Dana, meanwhile, isn’t as good of an actress as her mother, and becomes increasingly frantic in her insistence that she and Finn confess to what they did. Finn keeps pushing her off and, for a moment, I wondered whether he wasn’t going to kill her too. Instead though, Dana blurts it out to her mom and Mrs. Walden – “we killed someone.” The way that she said it was morbidly hilarious and almost seemed to be a nod to the ridiculousness of this whole plotline. Predictably, the mothers act differently, with Jessica talking about lawyers and police and Mrs. Walden talking about covering it up with the help of the Secret Service. Finn, it seems, is just a product of his surroundings – he knew what would happen if they told (nothing), and so he knew there was no point in telling. Dana insists that her parents are different and, at the end, it seems like they just might be. Brody comes and tells her that he’s taking her to the police station right now, and Dana seems relieved to have been right about them.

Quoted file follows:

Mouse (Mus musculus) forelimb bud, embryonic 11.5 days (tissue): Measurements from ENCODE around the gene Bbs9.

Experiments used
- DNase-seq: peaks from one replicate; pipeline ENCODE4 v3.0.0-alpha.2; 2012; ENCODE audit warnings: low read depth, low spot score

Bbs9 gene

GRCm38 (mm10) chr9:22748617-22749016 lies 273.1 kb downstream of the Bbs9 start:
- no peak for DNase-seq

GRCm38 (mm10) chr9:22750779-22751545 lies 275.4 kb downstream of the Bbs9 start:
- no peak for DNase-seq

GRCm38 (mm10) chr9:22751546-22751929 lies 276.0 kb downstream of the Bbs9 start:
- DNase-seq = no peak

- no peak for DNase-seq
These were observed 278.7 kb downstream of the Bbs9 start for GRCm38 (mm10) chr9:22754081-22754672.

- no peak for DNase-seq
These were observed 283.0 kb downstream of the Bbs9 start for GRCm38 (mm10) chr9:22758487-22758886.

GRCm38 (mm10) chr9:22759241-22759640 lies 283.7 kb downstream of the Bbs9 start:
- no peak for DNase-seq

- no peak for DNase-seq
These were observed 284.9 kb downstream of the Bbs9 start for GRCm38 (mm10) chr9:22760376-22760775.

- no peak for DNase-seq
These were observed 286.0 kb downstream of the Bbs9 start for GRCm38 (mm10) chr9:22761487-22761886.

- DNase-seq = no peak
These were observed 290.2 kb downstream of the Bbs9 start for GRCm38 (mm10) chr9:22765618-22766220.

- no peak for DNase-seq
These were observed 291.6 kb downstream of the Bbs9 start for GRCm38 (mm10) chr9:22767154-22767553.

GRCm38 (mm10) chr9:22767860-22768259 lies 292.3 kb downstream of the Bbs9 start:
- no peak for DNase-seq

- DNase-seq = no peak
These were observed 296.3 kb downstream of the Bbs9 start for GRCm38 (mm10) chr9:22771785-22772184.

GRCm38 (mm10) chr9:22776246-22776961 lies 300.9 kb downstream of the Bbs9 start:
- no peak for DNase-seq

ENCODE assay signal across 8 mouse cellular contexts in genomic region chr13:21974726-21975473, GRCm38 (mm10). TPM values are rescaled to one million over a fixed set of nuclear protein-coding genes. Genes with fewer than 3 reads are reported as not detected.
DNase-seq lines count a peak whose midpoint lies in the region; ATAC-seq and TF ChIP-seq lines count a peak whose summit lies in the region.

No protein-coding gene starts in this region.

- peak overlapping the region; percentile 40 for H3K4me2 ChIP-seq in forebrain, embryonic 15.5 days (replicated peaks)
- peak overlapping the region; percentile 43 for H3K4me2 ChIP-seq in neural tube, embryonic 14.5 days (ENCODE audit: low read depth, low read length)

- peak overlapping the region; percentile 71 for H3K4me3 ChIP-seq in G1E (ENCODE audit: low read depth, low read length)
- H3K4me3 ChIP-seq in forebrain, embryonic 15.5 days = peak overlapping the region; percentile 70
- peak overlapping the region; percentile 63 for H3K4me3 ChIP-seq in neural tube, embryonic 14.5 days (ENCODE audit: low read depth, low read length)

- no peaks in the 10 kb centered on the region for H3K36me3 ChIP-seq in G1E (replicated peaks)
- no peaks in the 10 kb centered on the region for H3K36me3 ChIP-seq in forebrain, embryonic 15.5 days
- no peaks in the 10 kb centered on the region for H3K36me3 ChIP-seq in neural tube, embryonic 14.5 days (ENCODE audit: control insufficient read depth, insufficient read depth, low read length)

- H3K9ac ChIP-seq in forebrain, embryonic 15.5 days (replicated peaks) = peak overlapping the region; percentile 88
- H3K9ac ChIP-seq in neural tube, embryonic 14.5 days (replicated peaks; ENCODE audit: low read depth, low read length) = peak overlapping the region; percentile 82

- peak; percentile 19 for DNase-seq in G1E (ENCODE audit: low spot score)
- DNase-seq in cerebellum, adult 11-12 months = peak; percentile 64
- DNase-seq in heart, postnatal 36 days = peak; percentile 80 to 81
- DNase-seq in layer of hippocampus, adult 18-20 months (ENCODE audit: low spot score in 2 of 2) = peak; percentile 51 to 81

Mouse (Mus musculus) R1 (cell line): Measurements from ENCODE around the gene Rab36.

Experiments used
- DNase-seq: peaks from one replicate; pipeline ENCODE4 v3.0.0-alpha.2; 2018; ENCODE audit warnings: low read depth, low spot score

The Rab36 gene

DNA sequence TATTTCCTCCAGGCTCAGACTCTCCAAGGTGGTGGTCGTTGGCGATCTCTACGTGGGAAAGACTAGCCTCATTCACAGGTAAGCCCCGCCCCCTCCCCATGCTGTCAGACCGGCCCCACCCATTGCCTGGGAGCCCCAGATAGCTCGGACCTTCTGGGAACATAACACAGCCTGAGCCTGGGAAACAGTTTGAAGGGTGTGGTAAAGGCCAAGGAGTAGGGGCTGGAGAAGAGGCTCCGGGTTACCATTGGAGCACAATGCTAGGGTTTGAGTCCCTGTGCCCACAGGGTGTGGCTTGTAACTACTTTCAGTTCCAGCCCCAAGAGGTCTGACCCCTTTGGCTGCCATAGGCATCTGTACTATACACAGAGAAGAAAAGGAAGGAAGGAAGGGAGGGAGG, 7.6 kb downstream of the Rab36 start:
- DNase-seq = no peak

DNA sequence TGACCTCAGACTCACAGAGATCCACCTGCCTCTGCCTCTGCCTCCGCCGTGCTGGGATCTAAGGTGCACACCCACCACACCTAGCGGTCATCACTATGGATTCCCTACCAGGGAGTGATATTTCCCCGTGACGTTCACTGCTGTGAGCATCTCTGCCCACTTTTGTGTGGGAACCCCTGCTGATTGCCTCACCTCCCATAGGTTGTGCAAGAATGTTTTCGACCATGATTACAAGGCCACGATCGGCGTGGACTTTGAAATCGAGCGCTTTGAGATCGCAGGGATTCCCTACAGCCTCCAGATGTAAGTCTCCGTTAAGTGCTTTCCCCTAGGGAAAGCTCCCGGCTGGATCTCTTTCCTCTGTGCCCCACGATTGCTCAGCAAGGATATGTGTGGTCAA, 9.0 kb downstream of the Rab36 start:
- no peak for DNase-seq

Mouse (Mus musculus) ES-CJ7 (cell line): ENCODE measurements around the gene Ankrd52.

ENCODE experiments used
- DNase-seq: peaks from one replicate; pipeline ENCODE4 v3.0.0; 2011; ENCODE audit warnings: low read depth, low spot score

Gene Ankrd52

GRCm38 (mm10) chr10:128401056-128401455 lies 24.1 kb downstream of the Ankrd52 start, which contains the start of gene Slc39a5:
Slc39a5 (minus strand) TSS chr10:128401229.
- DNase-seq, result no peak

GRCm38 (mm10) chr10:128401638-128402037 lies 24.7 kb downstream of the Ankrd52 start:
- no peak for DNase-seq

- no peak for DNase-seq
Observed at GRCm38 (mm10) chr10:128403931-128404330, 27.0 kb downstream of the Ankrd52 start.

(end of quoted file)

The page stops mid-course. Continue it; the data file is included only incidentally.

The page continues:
Of course, Dana has no way of knowing about everything her father is going through. She doesn’t know about his stolen moment in the clearing with Carrie, about how he doesn’t know whether his feelings for her are real or just a result of some expert CIA manipulation. Their kiss makes him at once happy and suspicious. Is he happy with her because they have a connection on some deeper, un-manipulatable level, or is it just CIA bullshit? His reaction to it is absolutely heartbreaking. Brody has been broken down so many times that he can’t even trust himself to know his own innermost feelings. If he can’t trust his feelings, how is he supposed to know whether his decisions are right or wrong?